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12 July 2006
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Dueling Demos

It is my privilege to be in an area, or "market" as it's called in the advertising biz, with a great number of radio stations.  Despite the seeming vast wasteland that is NYC radio, a number of stations have things to recommend them.  For example the "classic rock" giant WAXQ plays the syndicated "Little Steven's Underground Garage" program.  Despite the name, it's a rock and roll show rather than a background of footsteps with slap echo and menacing music.  And the legendary Vin Scelsa has a Saturday night show on WFUV.  However it is the smaller, regional stations that tend to be more fun to listen to on random weekdays.  Two of my local stations are WDHA and WXPK (which styles itself "The Peak").  WDHA is in suburban New Jersey, WXPK in, as they put it, "New York's back yard," the affluent Westchester County.  WDHA is closer to me and therefore has a stronger signal.  But I can receive WXPK during most of my commute and tend to listen to it in the car. 

WDHA is a pretty straightforward rock and roll station.  WXPK has a more expansive R&R music format - they play a lot of current music, but also dip into more obscure oldies than does DHA.  Both stations are part of "groups" and neither seems to be a hippie haven like those with which we were truly blessed in the late '60s through the '70s.  Even so, they're both listenable, and XPK in particular delivers an oldie with which I'm unfamiliar every few hours, for which I silently congratulate them.  But all of this is background and not the reason for this blogitem.  (If you live in the area, WDHA is at 105.5MHz and WXPK at 107.1MHz.  They both have web streams.)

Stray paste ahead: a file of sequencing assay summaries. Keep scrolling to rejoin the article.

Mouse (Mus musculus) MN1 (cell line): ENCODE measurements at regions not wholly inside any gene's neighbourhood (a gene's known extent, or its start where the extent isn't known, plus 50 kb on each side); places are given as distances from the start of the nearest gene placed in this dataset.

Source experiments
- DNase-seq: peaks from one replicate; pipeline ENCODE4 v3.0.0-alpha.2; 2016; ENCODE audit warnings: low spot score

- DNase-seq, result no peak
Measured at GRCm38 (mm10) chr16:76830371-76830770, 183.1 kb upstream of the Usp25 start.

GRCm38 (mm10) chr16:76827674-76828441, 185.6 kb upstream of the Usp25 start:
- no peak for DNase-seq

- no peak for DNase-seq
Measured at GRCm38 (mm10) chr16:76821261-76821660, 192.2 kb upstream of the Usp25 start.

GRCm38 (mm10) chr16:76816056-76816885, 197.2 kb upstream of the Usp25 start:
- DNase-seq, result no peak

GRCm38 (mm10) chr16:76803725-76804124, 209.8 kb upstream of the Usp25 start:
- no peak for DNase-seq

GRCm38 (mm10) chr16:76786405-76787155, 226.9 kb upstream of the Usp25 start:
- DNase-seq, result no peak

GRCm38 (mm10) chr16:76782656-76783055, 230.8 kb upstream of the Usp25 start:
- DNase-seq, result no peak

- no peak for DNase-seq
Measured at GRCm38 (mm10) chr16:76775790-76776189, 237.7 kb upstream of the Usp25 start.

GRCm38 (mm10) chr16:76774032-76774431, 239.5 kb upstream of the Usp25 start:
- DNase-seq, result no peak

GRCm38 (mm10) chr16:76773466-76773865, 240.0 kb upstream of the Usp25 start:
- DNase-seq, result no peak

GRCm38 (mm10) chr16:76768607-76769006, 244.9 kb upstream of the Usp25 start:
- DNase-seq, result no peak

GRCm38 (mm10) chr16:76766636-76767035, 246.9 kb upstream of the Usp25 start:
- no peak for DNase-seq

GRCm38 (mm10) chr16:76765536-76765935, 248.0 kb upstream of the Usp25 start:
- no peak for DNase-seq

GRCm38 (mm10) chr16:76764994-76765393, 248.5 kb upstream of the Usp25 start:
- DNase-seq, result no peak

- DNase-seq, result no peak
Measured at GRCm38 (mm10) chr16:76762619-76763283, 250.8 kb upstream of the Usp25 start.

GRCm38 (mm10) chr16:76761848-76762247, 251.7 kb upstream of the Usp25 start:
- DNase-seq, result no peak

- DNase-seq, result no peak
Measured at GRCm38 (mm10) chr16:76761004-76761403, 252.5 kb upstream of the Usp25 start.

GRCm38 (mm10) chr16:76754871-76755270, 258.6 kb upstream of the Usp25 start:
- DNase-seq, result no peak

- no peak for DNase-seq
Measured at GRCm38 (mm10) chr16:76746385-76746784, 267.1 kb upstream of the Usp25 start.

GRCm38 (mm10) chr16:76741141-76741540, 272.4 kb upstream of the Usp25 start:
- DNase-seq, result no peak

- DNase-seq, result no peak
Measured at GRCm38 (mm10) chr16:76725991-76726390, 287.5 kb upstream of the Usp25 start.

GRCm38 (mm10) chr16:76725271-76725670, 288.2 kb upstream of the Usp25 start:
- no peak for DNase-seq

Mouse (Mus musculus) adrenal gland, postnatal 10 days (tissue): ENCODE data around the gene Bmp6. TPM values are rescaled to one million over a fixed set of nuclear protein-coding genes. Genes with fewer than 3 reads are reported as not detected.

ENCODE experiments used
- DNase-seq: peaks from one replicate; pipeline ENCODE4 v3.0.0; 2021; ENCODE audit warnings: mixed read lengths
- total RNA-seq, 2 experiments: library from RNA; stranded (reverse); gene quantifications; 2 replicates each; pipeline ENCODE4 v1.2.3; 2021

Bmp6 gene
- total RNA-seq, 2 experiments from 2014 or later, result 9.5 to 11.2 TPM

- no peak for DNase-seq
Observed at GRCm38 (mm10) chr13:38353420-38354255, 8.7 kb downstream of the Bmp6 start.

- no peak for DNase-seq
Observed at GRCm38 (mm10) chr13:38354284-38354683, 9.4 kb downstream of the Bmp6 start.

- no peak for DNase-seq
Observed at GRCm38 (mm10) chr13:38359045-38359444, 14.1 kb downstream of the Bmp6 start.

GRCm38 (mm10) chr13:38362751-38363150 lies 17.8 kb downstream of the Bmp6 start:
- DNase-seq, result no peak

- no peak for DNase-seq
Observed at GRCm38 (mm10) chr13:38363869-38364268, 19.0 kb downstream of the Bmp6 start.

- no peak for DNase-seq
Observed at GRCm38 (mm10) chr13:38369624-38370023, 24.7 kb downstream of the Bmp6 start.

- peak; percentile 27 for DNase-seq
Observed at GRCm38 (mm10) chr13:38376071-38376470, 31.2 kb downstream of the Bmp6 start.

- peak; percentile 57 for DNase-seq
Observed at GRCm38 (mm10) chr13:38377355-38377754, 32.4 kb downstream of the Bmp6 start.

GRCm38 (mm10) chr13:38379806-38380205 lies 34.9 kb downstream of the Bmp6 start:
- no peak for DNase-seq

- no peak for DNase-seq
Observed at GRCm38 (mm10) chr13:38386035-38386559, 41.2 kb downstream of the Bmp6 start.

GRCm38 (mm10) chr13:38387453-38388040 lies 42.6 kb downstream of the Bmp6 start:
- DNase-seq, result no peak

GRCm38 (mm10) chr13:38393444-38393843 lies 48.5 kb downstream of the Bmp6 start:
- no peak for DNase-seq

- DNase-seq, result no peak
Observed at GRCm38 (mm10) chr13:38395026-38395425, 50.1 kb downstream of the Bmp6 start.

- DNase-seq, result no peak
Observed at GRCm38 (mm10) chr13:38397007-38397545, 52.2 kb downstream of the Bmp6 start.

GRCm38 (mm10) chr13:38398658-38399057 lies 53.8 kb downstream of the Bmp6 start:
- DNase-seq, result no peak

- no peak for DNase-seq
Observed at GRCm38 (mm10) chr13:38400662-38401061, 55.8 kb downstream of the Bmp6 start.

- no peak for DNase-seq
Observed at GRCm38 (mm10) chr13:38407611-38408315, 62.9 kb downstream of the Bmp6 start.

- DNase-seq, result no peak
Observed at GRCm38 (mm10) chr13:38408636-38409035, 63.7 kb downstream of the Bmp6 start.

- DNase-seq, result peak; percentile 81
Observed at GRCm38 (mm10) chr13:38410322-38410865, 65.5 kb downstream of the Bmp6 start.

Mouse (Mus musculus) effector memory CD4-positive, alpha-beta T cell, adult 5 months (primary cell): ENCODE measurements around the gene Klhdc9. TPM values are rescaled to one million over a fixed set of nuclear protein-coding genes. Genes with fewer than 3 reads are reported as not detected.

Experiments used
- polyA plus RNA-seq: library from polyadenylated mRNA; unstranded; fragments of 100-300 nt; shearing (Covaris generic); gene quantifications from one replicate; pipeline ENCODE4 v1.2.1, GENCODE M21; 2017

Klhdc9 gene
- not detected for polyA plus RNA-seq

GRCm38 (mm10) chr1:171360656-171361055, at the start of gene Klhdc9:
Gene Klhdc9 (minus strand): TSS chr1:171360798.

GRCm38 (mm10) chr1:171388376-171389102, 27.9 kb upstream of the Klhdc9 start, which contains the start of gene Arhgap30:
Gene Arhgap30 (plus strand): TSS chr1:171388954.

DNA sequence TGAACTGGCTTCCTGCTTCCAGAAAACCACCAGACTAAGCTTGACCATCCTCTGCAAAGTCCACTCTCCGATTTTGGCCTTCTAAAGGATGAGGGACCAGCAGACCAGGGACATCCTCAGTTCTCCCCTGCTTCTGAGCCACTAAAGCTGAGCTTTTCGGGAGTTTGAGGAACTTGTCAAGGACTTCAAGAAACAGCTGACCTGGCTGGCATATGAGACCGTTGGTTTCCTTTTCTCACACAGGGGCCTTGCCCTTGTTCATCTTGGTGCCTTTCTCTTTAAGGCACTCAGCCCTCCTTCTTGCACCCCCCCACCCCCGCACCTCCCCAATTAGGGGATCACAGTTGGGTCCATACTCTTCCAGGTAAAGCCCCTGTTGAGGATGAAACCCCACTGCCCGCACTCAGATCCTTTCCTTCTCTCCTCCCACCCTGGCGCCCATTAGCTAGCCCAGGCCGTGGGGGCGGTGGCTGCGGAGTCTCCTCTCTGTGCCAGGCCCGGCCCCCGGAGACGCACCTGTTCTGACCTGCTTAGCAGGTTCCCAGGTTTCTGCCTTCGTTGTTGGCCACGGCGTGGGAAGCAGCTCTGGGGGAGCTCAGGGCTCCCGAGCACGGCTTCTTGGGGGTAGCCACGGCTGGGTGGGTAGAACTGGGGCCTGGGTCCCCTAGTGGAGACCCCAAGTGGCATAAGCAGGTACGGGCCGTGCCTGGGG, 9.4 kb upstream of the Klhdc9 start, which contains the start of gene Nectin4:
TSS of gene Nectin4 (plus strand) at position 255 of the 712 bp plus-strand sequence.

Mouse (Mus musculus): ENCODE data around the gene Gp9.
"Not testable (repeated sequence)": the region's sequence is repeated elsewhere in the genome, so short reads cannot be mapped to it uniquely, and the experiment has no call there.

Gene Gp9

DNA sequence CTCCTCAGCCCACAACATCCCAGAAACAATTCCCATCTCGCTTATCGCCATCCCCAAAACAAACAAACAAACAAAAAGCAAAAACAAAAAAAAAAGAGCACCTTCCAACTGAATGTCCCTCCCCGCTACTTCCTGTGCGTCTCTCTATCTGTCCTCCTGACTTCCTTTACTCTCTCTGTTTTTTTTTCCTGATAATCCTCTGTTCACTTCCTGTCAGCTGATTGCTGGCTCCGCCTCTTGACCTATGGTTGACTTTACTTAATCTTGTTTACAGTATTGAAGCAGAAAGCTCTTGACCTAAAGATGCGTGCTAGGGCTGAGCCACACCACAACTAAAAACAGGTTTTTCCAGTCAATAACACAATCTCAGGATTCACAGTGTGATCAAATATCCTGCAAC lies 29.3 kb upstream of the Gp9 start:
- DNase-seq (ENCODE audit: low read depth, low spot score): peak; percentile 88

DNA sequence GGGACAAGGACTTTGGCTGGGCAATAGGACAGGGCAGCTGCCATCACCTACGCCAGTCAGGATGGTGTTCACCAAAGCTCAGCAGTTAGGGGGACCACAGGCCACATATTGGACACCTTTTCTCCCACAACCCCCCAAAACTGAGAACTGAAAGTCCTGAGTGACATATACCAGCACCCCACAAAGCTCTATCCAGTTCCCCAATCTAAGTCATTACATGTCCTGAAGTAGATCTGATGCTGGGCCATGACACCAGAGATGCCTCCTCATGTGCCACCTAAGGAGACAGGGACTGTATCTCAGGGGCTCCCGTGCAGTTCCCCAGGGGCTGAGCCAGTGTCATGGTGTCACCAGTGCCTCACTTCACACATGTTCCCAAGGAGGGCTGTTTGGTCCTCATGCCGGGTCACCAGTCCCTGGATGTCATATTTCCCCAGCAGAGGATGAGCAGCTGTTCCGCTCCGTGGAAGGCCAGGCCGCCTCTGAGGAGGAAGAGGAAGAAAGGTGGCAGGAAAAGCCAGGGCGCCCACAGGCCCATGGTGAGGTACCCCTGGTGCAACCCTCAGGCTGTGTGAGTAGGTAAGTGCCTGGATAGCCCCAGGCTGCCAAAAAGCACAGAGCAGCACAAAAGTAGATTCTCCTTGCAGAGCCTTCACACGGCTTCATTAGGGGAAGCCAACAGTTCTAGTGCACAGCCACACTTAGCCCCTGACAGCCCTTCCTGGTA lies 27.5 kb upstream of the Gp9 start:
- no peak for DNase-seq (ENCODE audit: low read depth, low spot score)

The actual reason is that I wanted to have a brief babble about the differences in the advertisements on these two stations.  Although I'm unaware of any enormous disparity in age or demographics, it would seem that WXPK listeners have far more ailments, both physical and social, than do those of WDHA.  If you listen to DHA, you would kick yourself for not attending all of the assortment of bars and restaurants they tout.  And you would have plenty of alternatives for buying a car and, especially, getting it repaired so you could get to these places.  If you listen to WXPK, you would be unable to kick yourself because you would undoubtedly suffer horribly from plantar fasciitis, and conservative treatments wouldn't have worked.  Therefore, you must go, immediately, for ESWT* to make your feet usable again.  And that's just the start!  Emergency hospital treatment?  Heart attack?  Cancer?  Have they got the radiology center for you!

Another benefit of WXPK is that one is never more than minutes from an advertisement for a divorce lawyer.  Speaking as someone who never made the same mistake once, I have no need for these ads any more than I have for the beer ads that make me feel guilty since I don't use the product.  But listening to this station, one would think that Westchester County is an unhappy and very sickly place.  (Did I mention the liability lawyers?  Have you had an accident?  It must be somebody else's fault!)  To be fair, WDHA has run some ads for the local hospital.  I understand it's a great place to be if you have a heart attack.  But all in all, I think I'd rather patronize DHA's advertisers than those of WXPK.

If I had to guess at the real reason for this disparity, I would say that maybe WDHA listeners are somewhat younger than those of WXPK, and perhaps migrate from the bars and greasy spoons of the former to the hospitals and other medical treatments of the latter, perhaps as a result of the former's ads.  And the divorce and tort lawyers?  I don't think we're actually broke out here in suburban NJ, but if you're a doctor or lawyer who wants to specialize in problems of the rich, you'd better consider a move across the river.


*Extracorporeal Shock Wave Therapy.  You can see why they abbreviate it.

2006
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